Fair Data Forecast Interview with Andreas Volpini, CEO of WordLift
Andreas Volpini believes every user who wants to build a personal brand online has to proactively curate their online presence first. He sees structured data (semantic entity and attribute metadata such as Schema.org) as key to building a cohesive, disambiguated personal presence online.
Volpini has been working with web technology since its early days in the 1990s. He latched onto Tim Berners-Lee’s semantic web vision in the 2000s, and then pivoted to linked data in the mid-2000s to 2010s. Since 2012, he’s been focused on knowledge graph curation as a key means of search engine optimization (SEO).
More recently, as CEO of WordLift, he’s helped customers add Schema markup to their websites automatically and led them to the beginnings of knowledge-graph based conversational AI. It’s a feedback loop approach, a way to harness the power of dialogue between humans and machines, just as SEO has been a means of getting feedback from search engines.
Unfortunately, as Volpini points out, because it took so much data private, the Attention Economy of the 2000s has been our data equivalent of the Middle Ages. It’s a form of data feudalism. Users as a result have been forced to become proactive about the content they’re creating and how they manage content with data as an asset.
In this Fair Data Forecast interview, Volpini says,
“Any individual that wants to create an impact needs to create content and data at the same time. Because without data, you are going to be controlled by others who will train better models and would absorb whatever ability or expertise you might have.
“But if you start by creating your data, then it’s like you are piling up some value or you’re creating some assets. You can immediately create value with SEO, which is a good starting point.“
Volpini’s shed valuable light on the sometimes inscrutable topic of AI-assisted SEO. Hope you enjoy our conversation.
AM: Welcome to the Fair Data Forecast, Andrea Volpini. I’m just wondering how you got started with this years ago. I know WordLift has been around for several years. When did it start?
AV: We incorporated the company about five years ago in 2017 and I was coming out of research work financed by the European Commission on semantic web technologies applied to content management systems.
I’ve been working on the internet since the early days, the mid ‘90s. I specialized in web publishing platforms. After the Internet service provider phase, it was primarily about connecting people.
And then I began working on creating a platform for publishing content on the web. And then, as we started to grow with the complexity of the data that we were managing, and the web started to evolve and become more and more a place where people could find different types of services with rich data, I started to look for a solution for organizing this vast amount of content.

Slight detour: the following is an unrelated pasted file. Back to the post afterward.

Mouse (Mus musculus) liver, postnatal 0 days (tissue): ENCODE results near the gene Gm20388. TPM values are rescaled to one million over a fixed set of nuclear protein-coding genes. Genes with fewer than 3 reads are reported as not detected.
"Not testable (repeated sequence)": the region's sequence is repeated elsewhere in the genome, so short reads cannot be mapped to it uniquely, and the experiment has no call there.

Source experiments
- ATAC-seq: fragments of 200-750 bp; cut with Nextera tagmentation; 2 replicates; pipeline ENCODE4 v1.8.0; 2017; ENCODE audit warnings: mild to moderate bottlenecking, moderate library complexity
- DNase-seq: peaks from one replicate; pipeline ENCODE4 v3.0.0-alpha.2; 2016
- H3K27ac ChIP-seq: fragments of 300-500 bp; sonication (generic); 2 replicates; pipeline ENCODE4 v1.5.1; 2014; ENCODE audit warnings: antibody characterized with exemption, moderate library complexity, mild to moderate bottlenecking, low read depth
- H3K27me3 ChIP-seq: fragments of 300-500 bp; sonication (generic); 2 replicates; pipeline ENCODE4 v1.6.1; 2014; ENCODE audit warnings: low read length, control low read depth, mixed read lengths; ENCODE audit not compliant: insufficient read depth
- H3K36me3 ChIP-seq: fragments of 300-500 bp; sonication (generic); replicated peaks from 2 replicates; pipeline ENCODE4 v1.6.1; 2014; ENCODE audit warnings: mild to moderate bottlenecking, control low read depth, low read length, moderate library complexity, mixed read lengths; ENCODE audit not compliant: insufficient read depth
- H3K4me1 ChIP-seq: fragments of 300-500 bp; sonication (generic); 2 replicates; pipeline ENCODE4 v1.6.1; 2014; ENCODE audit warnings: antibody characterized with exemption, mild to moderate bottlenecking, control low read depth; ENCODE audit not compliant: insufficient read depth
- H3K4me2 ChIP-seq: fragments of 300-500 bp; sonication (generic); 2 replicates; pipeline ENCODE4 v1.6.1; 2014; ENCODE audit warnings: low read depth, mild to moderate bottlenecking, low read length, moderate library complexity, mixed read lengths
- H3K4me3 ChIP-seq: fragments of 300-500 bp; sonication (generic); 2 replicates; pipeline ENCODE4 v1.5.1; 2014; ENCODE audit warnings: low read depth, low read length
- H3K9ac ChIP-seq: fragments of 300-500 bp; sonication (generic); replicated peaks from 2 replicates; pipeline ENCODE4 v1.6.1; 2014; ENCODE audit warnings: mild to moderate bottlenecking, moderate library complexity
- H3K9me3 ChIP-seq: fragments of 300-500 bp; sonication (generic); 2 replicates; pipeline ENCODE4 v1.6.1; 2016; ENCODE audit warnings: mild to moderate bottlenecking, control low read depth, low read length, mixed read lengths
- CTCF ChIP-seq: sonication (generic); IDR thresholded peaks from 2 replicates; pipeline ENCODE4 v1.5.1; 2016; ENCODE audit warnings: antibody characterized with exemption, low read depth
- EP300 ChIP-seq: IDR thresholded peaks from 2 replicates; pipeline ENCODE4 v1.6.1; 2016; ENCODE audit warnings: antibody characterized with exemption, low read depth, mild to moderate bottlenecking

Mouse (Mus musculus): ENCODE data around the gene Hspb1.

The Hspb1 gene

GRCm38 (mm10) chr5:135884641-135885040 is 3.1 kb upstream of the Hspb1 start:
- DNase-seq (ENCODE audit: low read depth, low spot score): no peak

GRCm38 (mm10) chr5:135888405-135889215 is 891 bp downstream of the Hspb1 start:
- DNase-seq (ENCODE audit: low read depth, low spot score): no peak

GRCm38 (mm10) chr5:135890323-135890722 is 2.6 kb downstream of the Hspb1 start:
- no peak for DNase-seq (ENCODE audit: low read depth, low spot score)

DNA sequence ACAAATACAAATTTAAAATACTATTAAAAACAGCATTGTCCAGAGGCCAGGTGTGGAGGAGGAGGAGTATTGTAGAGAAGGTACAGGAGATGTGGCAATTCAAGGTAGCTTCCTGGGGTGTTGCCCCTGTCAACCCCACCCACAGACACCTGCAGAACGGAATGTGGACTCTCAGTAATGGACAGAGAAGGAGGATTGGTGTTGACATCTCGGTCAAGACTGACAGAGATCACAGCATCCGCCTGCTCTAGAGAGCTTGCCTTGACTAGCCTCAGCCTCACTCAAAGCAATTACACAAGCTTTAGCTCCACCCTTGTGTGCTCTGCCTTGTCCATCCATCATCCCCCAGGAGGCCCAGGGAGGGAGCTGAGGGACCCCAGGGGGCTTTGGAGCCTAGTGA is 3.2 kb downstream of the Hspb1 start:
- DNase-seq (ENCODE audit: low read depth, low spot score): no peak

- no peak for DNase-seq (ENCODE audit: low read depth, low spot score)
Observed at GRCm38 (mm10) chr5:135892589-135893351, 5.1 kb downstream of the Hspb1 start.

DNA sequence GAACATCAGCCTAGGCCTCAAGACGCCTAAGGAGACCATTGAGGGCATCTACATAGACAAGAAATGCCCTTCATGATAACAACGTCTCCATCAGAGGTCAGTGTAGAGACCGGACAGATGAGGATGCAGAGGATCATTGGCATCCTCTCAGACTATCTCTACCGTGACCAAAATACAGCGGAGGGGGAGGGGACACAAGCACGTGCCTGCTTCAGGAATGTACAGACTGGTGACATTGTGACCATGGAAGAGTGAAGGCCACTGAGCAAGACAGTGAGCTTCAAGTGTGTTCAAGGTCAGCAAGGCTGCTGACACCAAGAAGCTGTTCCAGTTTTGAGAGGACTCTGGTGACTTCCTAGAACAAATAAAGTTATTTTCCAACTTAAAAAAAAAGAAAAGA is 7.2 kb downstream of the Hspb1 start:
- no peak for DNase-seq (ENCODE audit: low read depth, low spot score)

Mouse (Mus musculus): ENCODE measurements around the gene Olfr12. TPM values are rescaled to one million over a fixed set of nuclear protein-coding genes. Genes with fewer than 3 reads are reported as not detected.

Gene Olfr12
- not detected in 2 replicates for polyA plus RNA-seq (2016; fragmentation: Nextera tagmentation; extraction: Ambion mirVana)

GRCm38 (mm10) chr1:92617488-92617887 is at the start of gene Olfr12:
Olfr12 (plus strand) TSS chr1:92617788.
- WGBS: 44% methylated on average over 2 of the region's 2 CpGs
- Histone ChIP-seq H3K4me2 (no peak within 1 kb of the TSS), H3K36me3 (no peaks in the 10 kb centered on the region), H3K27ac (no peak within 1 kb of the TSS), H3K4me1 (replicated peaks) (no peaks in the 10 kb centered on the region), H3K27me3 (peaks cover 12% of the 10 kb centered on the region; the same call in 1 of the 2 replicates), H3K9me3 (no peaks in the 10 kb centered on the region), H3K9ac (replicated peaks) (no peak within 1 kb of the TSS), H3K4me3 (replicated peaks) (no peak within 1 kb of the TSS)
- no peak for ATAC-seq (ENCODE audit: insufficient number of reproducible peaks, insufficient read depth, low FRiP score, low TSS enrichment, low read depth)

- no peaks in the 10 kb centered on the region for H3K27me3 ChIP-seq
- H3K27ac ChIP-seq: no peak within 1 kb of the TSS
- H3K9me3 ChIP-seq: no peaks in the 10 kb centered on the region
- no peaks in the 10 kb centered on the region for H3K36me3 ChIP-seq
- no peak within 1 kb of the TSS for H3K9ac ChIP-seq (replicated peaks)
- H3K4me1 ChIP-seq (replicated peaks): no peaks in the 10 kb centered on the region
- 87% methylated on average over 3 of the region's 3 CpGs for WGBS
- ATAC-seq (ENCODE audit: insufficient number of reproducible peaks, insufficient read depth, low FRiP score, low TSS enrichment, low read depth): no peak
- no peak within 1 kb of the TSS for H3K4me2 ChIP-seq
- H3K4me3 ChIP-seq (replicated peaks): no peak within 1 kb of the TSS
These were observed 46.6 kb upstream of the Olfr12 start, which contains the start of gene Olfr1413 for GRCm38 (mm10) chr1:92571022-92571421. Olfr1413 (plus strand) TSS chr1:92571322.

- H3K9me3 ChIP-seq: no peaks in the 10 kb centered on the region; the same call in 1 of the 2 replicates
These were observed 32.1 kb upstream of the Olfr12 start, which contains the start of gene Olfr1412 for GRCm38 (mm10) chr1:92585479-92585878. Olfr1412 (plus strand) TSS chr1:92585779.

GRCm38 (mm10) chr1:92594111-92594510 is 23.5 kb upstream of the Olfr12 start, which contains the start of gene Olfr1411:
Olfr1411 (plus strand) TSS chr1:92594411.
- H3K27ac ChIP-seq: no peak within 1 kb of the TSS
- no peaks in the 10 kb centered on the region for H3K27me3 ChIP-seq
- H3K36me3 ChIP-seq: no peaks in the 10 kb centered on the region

One of my previous companies worked on the content management system for the Italian Parliament. And so as a parliament you deal with a lot of proceedings and laws and different steps of the legislative process.
And so as we were creating this content management system, we found a deep need for a standard that could allow us to add metadata to these vast amounts of content that made the website so important in these years.
I mean, we’re talking about the 2000s, so very early phases of the digital ecosystem for public administration. And so all of a sudden I started to look at the founder of the world wide web, Tim Berners Lee, as a source of inspiration as he was asking people to converge into this vision of the semantic web.
And so the first research programs were really in 2009, 2010 I think. At that time I was working with some university here in Italy and tried to find different models for letting people organize ontologies or specific knowledge domains and publish content along with data on the web.
And so that’s how I got started.
AM: A lot of our readership will be familiar with “structured data” that’s in relational databases, but not so familiar with the kind of structured information that you’re well versed in.
Can you paint a picture of a bit of the metadata landscape that you’re a part of and how that fits in with the more traditionally structured tabular data?
AV: Let me continue a bit with the story of how we got into SEO and into creating a platform for building knowledge graphs.
We were dealing with the content management system with all different types of databases and people were kind of reaching out and trying to go with something that would be published on the Web. Because of course, it became immediately clear that if you represented a group inside a large organization, you needed to be facing the public on the web.
And this was in 2010 and 2011. But in order for tabular data to be represented as web pages, we needed to create some level of mappings between the structured content, and whatever was available in the databases.